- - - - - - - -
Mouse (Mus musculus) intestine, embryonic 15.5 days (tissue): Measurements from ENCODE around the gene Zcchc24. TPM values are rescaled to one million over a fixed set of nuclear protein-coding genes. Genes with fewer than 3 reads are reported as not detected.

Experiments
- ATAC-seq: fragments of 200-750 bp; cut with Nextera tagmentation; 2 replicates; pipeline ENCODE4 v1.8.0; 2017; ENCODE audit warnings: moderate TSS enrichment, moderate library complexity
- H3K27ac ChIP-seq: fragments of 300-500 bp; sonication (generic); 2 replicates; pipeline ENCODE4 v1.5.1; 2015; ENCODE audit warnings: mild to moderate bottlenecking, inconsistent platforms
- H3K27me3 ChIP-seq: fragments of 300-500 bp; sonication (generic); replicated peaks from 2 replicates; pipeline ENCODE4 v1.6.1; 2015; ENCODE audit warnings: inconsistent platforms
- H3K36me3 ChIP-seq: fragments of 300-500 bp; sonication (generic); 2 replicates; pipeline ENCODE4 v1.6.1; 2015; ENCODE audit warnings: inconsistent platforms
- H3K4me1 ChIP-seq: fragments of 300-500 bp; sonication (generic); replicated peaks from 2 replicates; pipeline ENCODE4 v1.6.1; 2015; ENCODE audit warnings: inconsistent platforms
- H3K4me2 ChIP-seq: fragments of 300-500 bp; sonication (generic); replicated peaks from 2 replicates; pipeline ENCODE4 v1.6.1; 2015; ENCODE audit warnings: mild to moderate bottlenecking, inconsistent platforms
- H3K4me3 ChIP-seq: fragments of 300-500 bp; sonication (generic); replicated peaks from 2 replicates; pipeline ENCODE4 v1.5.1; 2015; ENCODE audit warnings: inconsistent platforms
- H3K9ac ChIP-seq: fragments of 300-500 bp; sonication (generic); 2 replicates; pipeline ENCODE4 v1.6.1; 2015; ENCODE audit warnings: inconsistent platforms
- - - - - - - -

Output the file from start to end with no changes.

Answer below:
Mouse (Mus musculus) intestine, embryonic 15.5 days (tissue): Measurements from ENCODE around the gene Zcchc24. TPM values are rescaled to one million over a fixed set of nuclear protein-coding genes. Genes with fewer than 3 reads are reported as not detected.

Experiments
- ATAC-seq: fragments of 200-750 bp; cut with Nextera tagmentation; 2 replicates; pipeline ENCODE4 v1.8.0; 2017; ENCODE audit warnings: moderate TSS enrichment, moderate library complexity
- H3K27ac ChIP-seq: fragments of 300-500 bp; sonication (generic); 2 replicates; pipeline ENCODE4 v1.5.1; 2015; ENCODE audit warnings: mild to moderate bottlenecking, inconsistent platforms
- H3K27me3 ChIP-seq: fragments of 300-500 bp; sonication (generic); replicated peaks from 2 replicates; pipeline ENCODE4 v1.6.1; 2015; ENCODE audit warnings: inconsistent platforms
- H3K36me3 ChIP-seq: fragments of 300-500 bp; sonication (generic); 2 replicates; pipeline ENCODE4 v1.6.1; 2015; ENCODE audit warnings: inconsistent platforms
- H3K4me1 ChIP-seq: fragments of 300-500 bp; sonication (generic); replicated peaks from 2 replicates; pipeline ENCODE4 v1.6.1; 2015; ENCODE audit warnings: inconsistent platforms
- H3K4me2 ChIP-seq: fragments of 300-500 bp; sonication (generic); replicated peaks from 2 replicates; pipeline ENCODE4 v1.6.1; 2015; ENCODE audit warnings: mild to moderate bottlenecking, inconsistent platforms
- H3K4me3 ChIP-seq: fragments of 300-500 bp; sonication (generic); replicated peaks from 2 replicates; pipeline ENCODE4 v1.5.1; 2015; ENCODE audit warnings: inconsistent platforms
- H3K9ac ChIP-seq: fragments of 300-500 bp; sonication (generic); 2 replicates; pipeline ENCODE4 v1.6.1; 2015; ENCODE audit warnings: inconsistent platforms